Kunkle, a Pennsylvania native who enrolled at Waynesburg (Pa.) College with the intention of joining the ministry, had little tolerance for bureaucrats. But in this case, he clearly appreciated how the bureaucratic process sometimes works: problems are exposed, solutions are implemented, problems are solved.
As the Sound to Narrows was making strides toward promoting physical fitness as a non-competitive activity – despite the race’s ability to attract regionally acclaimed distance runners, Kunkle never strayed from the premise it was supposed to be fun – so was American society.
A 1980 Sound to Narrows preview section in the News Tribune contained this priceless lead regarding the early signs of employers encouraging their employees to stay healthy:
“While the martini still serves to relieve midday and after-work stress for many business men and women, a growing minority in Tacoma is turning its attention to the beneficial effects of exercise, many with the encouragement of their employers.”
The ultimate demise of the midday martini is sad for some of us (sad, even, for those of us who have never tasted one). But to remember the midday martini was alive and kicking in 1980 is good news for fans of “Mad Men.”
The problem with savoring the sort of old newspaper clippings Kunkle collected is their potential for digression. On the same page as a story on the 1993 Sound to Narrows race, for instance, there is a headline: “M’s fall to new low: ‘It feels like last year.’ ”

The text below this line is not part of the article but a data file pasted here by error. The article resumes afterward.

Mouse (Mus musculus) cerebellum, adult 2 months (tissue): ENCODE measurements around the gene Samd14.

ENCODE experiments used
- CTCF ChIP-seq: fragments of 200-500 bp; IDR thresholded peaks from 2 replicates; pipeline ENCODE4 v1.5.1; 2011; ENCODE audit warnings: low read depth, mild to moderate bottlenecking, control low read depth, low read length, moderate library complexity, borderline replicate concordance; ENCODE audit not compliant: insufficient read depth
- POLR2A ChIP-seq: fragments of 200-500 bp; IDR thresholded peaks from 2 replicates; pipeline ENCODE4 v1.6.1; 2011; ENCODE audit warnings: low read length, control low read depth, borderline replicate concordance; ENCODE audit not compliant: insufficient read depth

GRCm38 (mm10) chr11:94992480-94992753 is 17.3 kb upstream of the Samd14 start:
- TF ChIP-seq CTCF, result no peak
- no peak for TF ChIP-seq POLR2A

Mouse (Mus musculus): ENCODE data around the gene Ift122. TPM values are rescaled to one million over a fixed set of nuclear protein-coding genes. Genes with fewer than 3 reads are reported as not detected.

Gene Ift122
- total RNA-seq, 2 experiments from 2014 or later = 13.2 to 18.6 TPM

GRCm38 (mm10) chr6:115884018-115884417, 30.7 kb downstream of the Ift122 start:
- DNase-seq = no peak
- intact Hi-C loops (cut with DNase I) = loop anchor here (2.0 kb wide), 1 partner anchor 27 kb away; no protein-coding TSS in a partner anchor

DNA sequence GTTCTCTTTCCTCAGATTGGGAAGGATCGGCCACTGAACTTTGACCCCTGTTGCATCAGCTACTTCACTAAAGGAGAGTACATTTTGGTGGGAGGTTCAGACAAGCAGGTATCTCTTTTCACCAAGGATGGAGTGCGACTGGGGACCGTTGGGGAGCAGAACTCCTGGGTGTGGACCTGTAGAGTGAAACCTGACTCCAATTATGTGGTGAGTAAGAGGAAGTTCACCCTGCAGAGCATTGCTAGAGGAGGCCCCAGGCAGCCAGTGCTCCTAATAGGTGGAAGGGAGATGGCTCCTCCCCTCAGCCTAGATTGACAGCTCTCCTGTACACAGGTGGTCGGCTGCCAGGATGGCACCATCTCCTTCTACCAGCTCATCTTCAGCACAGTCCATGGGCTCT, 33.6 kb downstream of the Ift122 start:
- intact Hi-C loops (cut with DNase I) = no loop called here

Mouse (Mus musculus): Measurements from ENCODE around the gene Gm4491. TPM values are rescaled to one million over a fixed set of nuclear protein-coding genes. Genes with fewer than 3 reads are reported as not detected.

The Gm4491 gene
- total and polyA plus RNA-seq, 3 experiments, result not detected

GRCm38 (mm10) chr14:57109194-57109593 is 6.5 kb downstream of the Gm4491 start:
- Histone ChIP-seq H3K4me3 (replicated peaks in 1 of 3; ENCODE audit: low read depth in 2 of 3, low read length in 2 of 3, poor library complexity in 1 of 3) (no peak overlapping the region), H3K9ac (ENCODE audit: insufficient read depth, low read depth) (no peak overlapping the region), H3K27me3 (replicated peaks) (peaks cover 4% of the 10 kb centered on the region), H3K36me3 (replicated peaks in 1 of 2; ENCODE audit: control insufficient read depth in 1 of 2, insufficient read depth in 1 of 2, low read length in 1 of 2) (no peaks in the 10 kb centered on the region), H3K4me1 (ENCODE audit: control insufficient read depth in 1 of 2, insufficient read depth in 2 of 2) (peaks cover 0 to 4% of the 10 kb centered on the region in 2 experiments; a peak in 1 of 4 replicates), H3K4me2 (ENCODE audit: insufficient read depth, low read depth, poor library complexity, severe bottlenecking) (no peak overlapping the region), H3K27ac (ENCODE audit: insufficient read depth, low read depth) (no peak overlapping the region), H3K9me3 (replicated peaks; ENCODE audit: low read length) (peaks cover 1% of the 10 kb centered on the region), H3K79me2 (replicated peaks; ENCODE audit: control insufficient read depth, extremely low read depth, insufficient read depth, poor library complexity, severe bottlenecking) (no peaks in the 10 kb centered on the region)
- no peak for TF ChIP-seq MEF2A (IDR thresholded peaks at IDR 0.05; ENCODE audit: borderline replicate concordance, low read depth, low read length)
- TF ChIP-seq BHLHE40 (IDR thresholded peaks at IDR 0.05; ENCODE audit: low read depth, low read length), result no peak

That the Mariners had been blown out by the Angels wasn’t the essence of manager Lou Piniella’s postgame gripe. It was how they lost on a night outfielder Henry Cotto and pitcher Erik Hanson committed throwing errors on the same play.
“I’ve seen that play before,” Piniella said. “But I was 11 years old and living in Tampa.”
As for Kunkle, who after 19 years at The News Tribune left to operate his own public relations and marketing firm in 1987, his contributions were well established by 1993.
The founding father of Sound to Narrows also was the originator of Star Track, the multi-classification state high school track and field championships that have been held in Tacoma every year – with the exception of a six-year stay in Pasco – since 1982.
The Sound to Narrows and Star Track innovations are an impressive legacy for a guy once described by former News Tribune columnist Denny MacGougan as “a sportswriter who can’t even walk fast.”
Although Kunkle championed a distance race of the people, by the people, for the people, he acknowledged, in a good-natured way, that he wasn’t inclined to run, or even walk particularly fast, toward the equal-rights movement.
“For years, at least it seems that long to us male chauvinists, women have been crying for equal time, for equal rights, etc. Of late, they’ve carried their battle cry into sports. In many cases, their complains have been well founded.
“Thus, when the News Tribune (created) its format for the June 9 ‘Sound to Narrows’ race, women were given an equal opportunity to run.
“But with less than a week remaining before Friday’s early deadline, official entries were running almost 10-1 in favor of those male chauvinists.”
Two years later, in the 1975 Sound to Narrows, Kathy Knowlton became the first female to cross the finish line. The sixth-grader was 12.
She ran a few strides ahead of her friend, Susan Rossiter.
“I need a good night’s rest,” the female champion said, “but I’ll be out again tomorrow. I’m going to keep running until I’m really old, and can’t run any more.”firstname.lastname@example.org